Victoria Rhubarb produces by far the largest stalks of any of the new varieties, and it is scarcely too much to say that it is equally superior in flavour and suitableness for culinary purposes. In this respect it may be compared to some of the largest Lancashire gooseberries, the flavour of which is not always deteriorated by size. — Cond.
SCOTLAND. The Kirkintilloch and Campsie Horticultural Society has been instituted chiefly for the encouragement of horticulture among cottagers. Prizes are given for the best kept cottage garden in a particular parish or district. The intending competitors give in their names at the beginning of the season, and their gardens are visited, from time to time, by the officers of the Society. Miss Horrocks, a very young lady, who is an enthusiastic member of this Society, has offered a prize for the best essay on the culture of any flower, by amateur cultivators and cottagers ; and also for the best canary-bird, goldfinch, and the best three singing birds.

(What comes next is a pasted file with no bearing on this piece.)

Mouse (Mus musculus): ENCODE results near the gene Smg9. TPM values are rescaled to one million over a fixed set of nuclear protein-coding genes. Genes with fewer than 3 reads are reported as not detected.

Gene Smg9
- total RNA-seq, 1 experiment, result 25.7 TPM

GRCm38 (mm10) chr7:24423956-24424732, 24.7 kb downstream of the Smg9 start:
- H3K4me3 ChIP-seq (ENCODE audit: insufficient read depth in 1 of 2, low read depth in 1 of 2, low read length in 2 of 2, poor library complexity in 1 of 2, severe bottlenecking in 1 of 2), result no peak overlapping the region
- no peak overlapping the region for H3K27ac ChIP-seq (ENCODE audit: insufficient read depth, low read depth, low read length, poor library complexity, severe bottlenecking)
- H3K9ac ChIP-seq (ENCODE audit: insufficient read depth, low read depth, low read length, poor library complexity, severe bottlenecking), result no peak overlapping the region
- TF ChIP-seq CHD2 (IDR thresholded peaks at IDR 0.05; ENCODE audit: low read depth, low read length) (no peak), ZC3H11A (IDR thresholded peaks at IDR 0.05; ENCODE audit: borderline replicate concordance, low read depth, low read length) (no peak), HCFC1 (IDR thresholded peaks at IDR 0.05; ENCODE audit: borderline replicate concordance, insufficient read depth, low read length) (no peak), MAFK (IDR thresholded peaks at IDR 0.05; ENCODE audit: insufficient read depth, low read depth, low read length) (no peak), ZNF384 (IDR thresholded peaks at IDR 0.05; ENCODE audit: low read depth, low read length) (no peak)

Pine Cones a valuable Fuel. — Dr. Howison, lecturer on botany in Edinburgh, met with the following occurrence in Fifeshire, during one of his botanical excursions. Calling at the cottage of a medical practitioner, a former pupil of his, he found the Esculapius going to mount his pony to visit his patients. Upon the two friends meeting, the practitioner remarked, "Doctor, it is not every day I see you, we must go in and have a haver." Upon entering the parlour there was no fire. He rung the bell ; his housekeeper came in carrying in her white apron a quantity of dried pine cones and a lighted candle her hand. She threw the cones into the polished grate, broke a coal into pieces, and laid them over them. She then applied the candle, when almost instantaneously they broke into a beautiful strong flame, from the great quantity of turpentine they contained. They soon set fire to the coals, and in a few minutes a delightful warm fire was the result. A few blasts of the bellows might be an improvement. Next followed the decanters and glasses; and, it may perhaps be unnecessary to add, the two doctors made themselves comfortable in front of the cone fire. The practitioner obtained this knowledge in the following manner. He was attending a poor woman residing close to the forest. She could not pay him. With the gratitude of the rural population, next morning her two daughters came to his house, each carrying a sack filled with dried pine cones collected in the wood. They told him they were for kindling a fire, and if he had no coals they would make an excellent durable fire of themselves. The cones of the Pinus silvéstris, or Scotch fir, contain a great quantity of solid woody matter in addition to the resinous, and are excellently adapted for fuel. They are used over Italy, Switzerland, &c. This circumstance is little known; and the intention of these remarks is to recommend their use to the poor population of Scotland. -H. Edinburgh. Dec. 1842.